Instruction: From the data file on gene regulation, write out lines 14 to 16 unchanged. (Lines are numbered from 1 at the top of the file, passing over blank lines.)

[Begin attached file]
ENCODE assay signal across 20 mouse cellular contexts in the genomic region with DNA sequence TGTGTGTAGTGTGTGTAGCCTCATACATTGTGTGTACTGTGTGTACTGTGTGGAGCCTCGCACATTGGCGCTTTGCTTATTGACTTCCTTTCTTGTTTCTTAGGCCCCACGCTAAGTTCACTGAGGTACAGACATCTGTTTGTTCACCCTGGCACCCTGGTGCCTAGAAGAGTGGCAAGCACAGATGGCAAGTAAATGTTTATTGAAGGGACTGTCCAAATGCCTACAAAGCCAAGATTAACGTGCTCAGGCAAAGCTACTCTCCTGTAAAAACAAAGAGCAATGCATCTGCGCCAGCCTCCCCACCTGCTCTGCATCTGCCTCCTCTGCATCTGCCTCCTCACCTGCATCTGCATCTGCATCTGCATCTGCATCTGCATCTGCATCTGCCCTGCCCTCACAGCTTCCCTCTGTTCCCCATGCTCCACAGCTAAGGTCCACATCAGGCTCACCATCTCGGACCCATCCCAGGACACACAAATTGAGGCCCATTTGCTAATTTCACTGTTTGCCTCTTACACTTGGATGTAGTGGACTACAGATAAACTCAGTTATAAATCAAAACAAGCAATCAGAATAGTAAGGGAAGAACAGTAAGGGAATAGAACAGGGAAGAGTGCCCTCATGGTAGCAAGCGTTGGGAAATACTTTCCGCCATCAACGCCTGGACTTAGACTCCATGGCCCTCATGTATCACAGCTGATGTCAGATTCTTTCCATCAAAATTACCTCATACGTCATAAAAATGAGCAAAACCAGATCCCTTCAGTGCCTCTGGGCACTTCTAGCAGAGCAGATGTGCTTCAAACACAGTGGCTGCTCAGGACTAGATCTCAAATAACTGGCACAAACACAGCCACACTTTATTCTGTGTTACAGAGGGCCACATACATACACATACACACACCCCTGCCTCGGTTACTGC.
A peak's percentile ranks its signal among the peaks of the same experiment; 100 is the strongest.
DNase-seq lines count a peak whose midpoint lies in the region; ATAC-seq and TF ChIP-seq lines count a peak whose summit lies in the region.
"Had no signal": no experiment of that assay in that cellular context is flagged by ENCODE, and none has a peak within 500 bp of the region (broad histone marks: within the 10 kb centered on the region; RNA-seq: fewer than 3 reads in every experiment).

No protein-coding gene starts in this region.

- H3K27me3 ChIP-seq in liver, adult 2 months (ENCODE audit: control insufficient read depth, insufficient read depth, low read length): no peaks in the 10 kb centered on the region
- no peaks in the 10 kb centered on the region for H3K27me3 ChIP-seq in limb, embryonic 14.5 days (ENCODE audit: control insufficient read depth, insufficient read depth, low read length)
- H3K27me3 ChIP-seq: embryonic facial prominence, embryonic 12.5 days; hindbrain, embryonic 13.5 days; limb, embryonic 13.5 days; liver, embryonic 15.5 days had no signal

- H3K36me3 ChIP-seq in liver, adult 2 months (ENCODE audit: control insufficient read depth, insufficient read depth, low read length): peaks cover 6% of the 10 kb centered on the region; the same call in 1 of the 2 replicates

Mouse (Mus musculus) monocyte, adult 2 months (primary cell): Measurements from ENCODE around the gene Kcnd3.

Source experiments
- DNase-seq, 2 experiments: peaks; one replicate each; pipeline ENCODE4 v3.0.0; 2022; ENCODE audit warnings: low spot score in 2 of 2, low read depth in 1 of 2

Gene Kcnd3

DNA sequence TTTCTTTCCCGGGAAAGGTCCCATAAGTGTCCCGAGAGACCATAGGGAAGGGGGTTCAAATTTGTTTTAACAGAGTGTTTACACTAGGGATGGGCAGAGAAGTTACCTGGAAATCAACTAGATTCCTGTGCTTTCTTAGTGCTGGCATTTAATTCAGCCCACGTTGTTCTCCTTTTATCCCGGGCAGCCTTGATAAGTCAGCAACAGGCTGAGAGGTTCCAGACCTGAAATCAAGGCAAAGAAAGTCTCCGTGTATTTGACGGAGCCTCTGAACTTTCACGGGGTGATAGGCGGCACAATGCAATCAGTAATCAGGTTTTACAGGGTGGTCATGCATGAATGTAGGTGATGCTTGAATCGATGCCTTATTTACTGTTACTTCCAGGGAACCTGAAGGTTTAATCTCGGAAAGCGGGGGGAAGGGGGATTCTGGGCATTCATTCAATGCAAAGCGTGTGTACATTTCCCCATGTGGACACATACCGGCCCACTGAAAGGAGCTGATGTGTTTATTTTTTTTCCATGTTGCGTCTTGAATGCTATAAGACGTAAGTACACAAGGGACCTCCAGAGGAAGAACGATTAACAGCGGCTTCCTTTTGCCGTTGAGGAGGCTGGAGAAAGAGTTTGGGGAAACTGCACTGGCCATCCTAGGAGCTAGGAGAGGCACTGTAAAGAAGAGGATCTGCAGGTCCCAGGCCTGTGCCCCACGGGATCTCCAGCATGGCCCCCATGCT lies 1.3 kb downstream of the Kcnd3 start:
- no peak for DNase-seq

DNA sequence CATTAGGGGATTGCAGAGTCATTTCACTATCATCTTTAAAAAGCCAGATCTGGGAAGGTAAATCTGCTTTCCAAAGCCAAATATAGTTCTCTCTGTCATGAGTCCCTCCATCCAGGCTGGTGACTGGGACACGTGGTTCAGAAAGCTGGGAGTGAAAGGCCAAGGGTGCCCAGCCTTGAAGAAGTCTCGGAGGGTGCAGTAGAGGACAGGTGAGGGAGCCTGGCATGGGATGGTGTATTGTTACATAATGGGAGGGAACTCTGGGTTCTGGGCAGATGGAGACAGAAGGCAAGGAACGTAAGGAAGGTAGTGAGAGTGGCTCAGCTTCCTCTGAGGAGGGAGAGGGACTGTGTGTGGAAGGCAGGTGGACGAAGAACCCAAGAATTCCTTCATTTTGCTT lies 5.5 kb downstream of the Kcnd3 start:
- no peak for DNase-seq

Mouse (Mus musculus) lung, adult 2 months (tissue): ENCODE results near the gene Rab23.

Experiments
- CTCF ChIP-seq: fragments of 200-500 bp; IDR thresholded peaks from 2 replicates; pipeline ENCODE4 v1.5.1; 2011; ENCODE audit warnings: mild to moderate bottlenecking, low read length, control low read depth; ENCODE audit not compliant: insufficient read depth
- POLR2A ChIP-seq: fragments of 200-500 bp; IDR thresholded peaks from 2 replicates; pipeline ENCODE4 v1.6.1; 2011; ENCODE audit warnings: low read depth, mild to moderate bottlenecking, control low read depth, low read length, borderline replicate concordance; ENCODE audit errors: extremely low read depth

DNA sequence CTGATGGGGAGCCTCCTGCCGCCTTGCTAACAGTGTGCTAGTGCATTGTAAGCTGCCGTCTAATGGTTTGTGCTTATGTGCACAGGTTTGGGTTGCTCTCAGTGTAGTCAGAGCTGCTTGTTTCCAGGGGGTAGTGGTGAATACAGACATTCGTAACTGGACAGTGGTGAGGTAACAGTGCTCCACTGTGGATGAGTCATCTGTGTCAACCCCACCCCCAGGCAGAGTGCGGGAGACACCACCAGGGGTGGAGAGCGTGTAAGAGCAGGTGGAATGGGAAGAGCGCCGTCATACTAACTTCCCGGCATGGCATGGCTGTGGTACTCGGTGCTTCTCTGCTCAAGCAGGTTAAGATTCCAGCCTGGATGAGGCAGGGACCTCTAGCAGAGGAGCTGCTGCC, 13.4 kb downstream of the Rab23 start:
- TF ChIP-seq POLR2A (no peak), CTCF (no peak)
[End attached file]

DNA sequence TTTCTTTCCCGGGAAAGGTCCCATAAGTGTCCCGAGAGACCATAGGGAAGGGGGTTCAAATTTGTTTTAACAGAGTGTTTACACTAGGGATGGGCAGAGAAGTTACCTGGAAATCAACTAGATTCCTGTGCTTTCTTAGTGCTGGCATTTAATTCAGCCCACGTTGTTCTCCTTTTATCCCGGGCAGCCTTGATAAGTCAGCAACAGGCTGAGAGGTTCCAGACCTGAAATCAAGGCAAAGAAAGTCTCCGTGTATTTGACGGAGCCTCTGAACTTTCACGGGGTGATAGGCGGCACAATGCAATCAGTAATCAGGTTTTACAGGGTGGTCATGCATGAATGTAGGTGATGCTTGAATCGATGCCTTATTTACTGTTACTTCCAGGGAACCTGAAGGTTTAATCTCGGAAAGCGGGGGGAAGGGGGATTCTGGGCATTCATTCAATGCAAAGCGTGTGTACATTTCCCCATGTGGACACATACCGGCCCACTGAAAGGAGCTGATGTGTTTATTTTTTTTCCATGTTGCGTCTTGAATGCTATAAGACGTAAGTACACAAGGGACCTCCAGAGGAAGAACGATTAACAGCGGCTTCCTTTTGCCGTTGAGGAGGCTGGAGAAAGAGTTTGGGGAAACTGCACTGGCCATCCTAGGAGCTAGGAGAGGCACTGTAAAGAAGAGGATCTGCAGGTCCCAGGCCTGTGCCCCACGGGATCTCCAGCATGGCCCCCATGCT lies 1.3 kb downstream of the Kcnd3 start:
- no peak for DNase-seq

DNA sequence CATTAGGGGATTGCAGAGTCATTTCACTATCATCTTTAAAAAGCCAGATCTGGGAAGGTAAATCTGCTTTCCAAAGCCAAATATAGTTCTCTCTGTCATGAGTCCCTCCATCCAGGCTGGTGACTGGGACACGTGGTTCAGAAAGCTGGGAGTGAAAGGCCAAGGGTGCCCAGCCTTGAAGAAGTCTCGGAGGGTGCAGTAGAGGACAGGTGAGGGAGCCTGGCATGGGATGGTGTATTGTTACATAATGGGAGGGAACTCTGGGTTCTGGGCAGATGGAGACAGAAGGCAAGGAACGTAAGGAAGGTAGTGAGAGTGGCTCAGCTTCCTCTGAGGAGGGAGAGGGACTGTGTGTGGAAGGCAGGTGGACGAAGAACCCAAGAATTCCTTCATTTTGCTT lies 5.5 kb downstream of the Kcnd3 start: